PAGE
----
We use them every day, and they’re crucially important — yet, far too often we’re lazy and careless about them. Passwords, and the importance of keeping them secure, are once again in the news after word emerged Wednesday of a data breach that put more than 272 million passwords and account credentials at risk.
Milwaukee-based cybersecurity firm Hold Security reported that a Russian hacker had offered a tranche of 1.17 billion credentials for about $1, because the cybercriminal was more interested in the notoriety that the theft of the cache would bring in the hacker community. The passwords and usernames belonged to accounts from Russia’s largest e-mail provider, Mail.Ru, as well as to Gmail, Yahoo Mail and Microsoft Hotmail.
As it turned out, only about 272 million of the credentials were unique and only 42 million were credentials that Hold Security had not previously encountered. In addition, none of the passwords was encrypted. Hold Security eventually concluded that the credentials were probably gathered from older data breaches and were meant to be sold cheaply to lower-level hackers and spammers.
Don’t Reuse Passwords
But even though the hack didn’t turn out to be as disastrous as it could have been, IT security professionals still used the occasion to preach the importance of carefully managing user passwords.
Tyler Reguly, manager of security research at data security firm Tripwire, told us that one key step is to avoid reusing the same password between services — such as using the same password to access a bank account that’s used for an e-mail service.
“Often, when we see lists like this published, they are compiled from other data breaches and taken from other stolen password lists but marketed as credentials for the service associated with the e-mail address,” said Reguly. “If you avoid reusing passwords, you can quickly identify which service provided the password and [whether] there’s any risk to your other accounts.”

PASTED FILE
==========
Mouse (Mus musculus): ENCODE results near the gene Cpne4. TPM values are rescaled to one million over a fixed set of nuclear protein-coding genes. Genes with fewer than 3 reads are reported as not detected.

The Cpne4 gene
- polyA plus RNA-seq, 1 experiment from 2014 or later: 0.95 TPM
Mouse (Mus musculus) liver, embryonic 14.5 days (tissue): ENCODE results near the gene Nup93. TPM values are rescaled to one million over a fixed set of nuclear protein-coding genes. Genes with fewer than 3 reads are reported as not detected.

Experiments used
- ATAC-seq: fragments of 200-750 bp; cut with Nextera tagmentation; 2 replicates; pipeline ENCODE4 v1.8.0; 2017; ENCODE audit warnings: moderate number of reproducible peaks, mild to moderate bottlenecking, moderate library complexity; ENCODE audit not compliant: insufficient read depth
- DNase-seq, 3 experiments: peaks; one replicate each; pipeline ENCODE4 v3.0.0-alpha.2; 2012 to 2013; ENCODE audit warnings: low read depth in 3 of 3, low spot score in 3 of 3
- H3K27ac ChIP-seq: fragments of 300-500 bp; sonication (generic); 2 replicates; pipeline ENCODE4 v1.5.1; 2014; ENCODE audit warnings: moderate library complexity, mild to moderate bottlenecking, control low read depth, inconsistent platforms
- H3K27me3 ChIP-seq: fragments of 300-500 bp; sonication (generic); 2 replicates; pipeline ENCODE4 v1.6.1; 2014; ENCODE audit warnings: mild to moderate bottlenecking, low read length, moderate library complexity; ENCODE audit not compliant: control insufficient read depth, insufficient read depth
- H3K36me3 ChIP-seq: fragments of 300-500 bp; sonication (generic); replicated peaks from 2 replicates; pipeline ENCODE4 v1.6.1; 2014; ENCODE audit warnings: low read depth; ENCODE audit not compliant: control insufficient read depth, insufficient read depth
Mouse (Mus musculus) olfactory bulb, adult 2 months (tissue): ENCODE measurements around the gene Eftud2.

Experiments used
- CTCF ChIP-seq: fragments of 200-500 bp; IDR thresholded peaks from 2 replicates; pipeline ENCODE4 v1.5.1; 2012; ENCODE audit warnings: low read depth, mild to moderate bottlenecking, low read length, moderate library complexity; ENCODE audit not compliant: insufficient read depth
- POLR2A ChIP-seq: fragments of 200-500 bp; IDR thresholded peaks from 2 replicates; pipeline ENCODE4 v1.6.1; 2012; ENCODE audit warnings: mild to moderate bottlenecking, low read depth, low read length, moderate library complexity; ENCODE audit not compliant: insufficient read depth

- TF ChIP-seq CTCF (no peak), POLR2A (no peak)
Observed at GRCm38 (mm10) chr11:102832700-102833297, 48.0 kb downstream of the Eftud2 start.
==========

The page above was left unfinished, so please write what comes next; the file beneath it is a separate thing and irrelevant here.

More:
Hackers often use stolen e-mail information to get users to give them information such as birthdates, credit card numbers as well as bank account numbers. In 2014, cybercriminals stole $16 billion from nearly 13 million consumers.
Change Passwords Often
Passwords should be changed regularly, perhaps even once a month, according to security experts. They also advise that users not use the names of their children or pets as passwords, since that type of information can be easily found on Facebook and other online outlets.
Craig Young, a security researcher also with Tripwire, told us that users should change their passwords frequently and take advantage of two-factor authentication, which requires a user to input a separate verification code from a device separate from the one where the password was entered. “Even slight changes within a password are an effective tool at safeguarding your data when there is a massive breach,” said Young.
Employing unusual combinations of letters, numbers and characters can also be a good way to create a password that’s harder to crack. And mixing languages or even running together song lyrics can deter hacking programs.